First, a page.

austin_dern (austin_dern) wrote,
austin_dern
austin_dern

But maybe all you need is someone to trust

Years ago, when the world was young, and I was in Singapore and spaceroo visited, we went to the Reverse Bungee ride along the Singapore River. This was a very slight cage with seats, on elastic bands, which flung it up several hundred feet into the air and bounced around several times while we laughed like maniacs and we never did that again. (Somewhere here we have copies of the Video CD we got of the ride. I dunno where.)

Many amusement parks have put in these Reverse Bungee style rides. Cedar Point has it as one of their extra-charge attractions that we never go on. MWS had looked at it many times and thought, oh, gosh, not today. But that day at Kings Island he noticed they had this ride again. And they even had a sale, for some reason, knocking the price down a couple dollars. Maybe more if you had a platinum pass, like bunny_hugger and I had. He offered, if either (or both) of us would go on it with him he'd pay for it. I was willing. bunny_hugger was more reserved.

It turned out they had an appointment-based ride, so the actual reverse bungee we got was an hour or so into the future. This gave us the time to poke into one of the theaters and watch a stunts and dance show that was pretty neat. It included some weird forest-creature dawn-of-life stuff and people in pretty nice animal costumes that don't look like fursuits but could advance the artistic field there some.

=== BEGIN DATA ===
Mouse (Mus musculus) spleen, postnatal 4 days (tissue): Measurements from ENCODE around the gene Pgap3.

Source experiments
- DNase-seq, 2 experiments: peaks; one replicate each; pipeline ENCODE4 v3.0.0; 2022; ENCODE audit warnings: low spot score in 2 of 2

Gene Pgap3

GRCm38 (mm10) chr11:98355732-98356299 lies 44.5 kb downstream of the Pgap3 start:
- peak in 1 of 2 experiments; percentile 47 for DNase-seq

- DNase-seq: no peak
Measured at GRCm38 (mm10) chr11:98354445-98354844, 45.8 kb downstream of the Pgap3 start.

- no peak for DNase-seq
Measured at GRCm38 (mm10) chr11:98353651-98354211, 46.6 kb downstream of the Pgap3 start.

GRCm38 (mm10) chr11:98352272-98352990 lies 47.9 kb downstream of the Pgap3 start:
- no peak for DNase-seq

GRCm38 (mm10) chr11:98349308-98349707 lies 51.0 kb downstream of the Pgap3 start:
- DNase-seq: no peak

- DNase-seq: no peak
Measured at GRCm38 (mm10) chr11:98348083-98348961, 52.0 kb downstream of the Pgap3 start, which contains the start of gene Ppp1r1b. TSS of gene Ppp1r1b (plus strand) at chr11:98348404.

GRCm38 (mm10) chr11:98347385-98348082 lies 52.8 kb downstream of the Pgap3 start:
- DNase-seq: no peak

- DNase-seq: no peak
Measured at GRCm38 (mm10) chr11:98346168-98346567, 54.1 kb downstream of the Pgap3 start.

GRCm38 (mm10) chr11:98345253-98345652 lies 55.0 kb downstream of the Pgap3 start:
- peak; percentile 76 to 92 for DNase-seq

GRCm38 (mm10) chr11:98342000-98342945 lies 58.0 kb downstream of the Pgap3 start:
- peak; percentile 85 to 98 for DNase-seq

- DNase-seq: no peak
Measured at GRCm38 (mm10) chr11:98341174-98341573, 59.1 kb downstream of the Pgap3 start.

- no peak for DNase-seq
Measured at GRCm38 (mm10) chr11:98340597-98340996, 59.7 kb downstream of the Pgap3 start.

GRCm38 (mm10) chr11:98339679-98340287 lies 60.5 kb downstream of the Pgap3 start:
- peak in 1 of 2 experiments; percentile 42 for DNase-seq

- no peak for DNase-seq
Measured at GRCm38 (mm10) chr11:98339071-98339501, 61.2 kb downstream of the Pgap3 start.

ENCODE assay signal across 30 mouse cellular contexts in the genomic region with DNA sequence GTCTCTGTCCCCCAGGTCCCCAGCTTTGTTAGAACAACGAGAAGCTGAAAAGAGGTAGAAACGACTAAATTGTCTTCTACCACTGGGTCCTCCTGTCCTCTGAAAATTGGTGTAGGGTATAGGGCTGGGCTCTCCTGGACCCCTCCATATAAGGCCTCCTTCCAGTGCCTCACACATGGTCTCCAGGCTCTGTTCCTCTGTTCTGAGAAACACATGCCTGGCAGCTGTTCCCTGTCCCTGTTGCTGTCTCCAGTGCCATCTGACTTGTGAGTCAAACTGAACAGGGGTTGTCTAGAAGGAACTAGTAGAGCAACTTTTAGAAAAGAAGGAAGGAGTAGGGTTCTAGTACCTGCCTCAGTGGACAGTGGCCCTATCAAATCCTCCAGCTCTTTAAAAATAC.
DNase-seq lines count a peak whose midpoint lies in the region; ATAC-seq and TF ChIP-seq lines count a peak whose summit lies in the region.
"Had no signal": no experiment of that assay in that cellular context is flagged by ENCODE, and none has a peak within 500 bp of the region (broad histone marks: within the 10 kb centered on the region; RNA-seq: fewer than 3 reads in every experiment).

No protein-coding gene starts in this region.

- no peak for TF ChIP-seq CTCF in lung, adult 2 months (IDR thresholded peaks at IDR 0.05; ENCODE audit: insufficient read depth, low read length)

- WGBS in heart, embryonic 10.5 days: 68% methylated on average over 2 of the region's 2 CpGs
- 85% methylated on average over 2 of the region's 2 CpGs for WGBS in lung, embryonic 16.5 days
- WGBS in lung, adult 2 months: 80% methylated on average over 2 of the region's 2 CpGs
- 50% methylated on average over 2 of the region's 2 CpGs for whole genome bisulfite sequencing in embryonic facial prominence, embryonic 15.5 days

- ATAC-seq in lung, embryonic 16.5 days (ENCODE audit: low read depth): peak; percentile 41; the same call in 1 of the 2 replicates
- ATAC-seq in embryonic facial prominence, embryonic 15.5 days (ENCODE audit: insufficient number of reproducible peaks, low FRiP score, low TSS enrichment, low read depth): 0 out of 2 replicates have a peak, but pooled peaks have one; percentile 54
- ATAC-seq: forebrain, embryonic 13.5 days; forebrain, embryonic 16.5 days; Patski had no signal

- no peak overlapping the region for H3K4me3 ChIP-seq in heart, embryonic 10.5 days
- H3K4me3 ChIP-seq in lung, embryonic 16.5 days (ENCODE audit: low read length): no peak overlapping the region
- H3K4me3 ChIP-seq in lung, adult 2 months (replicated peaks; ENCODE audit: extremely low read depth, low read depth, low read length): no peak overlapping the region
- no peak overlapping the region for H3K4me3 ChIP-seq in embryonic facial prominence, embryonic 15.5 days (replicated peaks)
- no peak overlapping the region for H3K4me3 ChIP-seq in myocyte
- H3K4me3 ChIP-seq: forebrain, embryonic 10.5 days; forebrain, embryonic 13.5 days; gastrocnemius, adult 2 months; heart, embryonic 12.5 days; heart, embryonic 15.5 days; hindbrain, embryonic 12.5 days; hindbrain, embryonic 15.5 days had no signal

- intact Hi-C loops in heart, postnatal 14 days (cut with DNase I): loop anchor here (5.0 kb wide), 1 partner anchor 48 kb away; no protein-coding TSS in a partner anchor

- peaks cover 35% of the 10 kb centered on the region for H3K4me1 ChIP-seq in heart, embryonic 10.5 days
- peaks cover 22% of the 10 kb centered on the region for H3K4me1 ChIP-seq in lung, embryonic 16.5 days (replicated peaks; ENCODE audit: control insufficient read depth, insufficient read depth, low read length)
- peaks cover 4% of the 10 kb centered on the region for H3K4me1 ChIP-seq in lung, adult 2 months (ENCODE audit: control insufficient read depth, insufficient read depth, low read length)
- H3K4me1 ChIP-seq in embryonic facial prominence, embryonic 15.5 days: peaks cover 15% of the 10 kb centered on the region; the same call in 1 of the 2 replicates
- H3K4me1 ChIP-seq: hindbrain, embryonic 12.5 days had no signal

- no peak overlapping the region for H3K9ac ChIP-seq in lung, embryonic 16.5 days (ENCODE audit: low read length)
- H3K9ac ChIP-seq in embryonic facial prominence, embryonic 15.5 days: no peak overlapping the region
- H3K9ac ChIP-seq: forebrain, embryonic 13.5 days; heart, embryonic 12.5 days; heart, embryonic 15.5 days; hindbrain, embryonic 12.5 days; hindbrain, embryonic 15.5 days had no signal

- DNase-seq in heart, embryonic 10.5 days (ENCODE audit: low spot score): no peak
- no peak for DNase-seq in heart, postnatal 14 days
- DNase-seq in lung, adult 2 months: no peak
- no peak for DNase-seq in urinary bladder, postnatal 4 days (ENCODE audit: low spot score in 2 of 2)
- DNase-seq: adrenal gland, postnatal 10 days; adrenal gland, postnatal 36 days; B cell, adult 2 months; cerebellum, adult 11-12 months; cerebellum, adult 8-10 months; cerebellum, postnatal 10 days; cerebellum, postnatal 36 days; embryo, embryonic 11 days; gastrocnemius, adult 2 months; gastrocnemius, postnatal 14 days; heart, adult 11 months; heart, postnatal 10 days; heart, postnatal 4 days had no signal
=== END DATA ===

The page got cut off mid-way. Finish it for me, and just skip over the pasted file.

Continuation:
Back to the reverse bungee. MWS and I got into the queue for this, which was needed because apparently the appointements are more for, like, ``between 7 and 7:15'' or something like that, and other people with the same block were in ahead of us. And, in fairness, there's some time taken checking the safeties and all that. MWS felt reassured when he could see that there's not a single cable from the cage with the seats to each of the two towers; there's two cables. And, I pointed out, the cables are at maximum tension --- the time they'd be most likely to snap --- when the cage is locked in place on the ground, where a failure is basically harmless.

I knew this because of the time the Singapore Reverse Bungee failed, and the manager forgot the Fry Rule about ending his stories one sentence early. He had explained how the cables are most likely to break when they're ratcheted up to maximum tension as the cage is locked to the platform. And how the cables are inspected every morning and evening, and every 25 rides. And how the cable that had snapped was inspected that morning and passed with flying colors. I meant to tell MWS how I knew this after our ride, but I believe I forgot to get to that. I suppose it'd be a fine thing to mention now anyway.

[ Edited to clarify: ] The Singapore reverse bungee did not break down for me and spaceroo. That was a separate incident, at least a year later, that I heard about on the news. I was just fascinated by the manager's all-but-great explanation about why the cable snap wasn't as alarming as ``reverse bungee cable snaps'' sounds.

While in the queue they had some monitors playing music videos and such. One, played out in full, was OK Go's ``I Won't Let You Down'', which seemed a suspicious choice.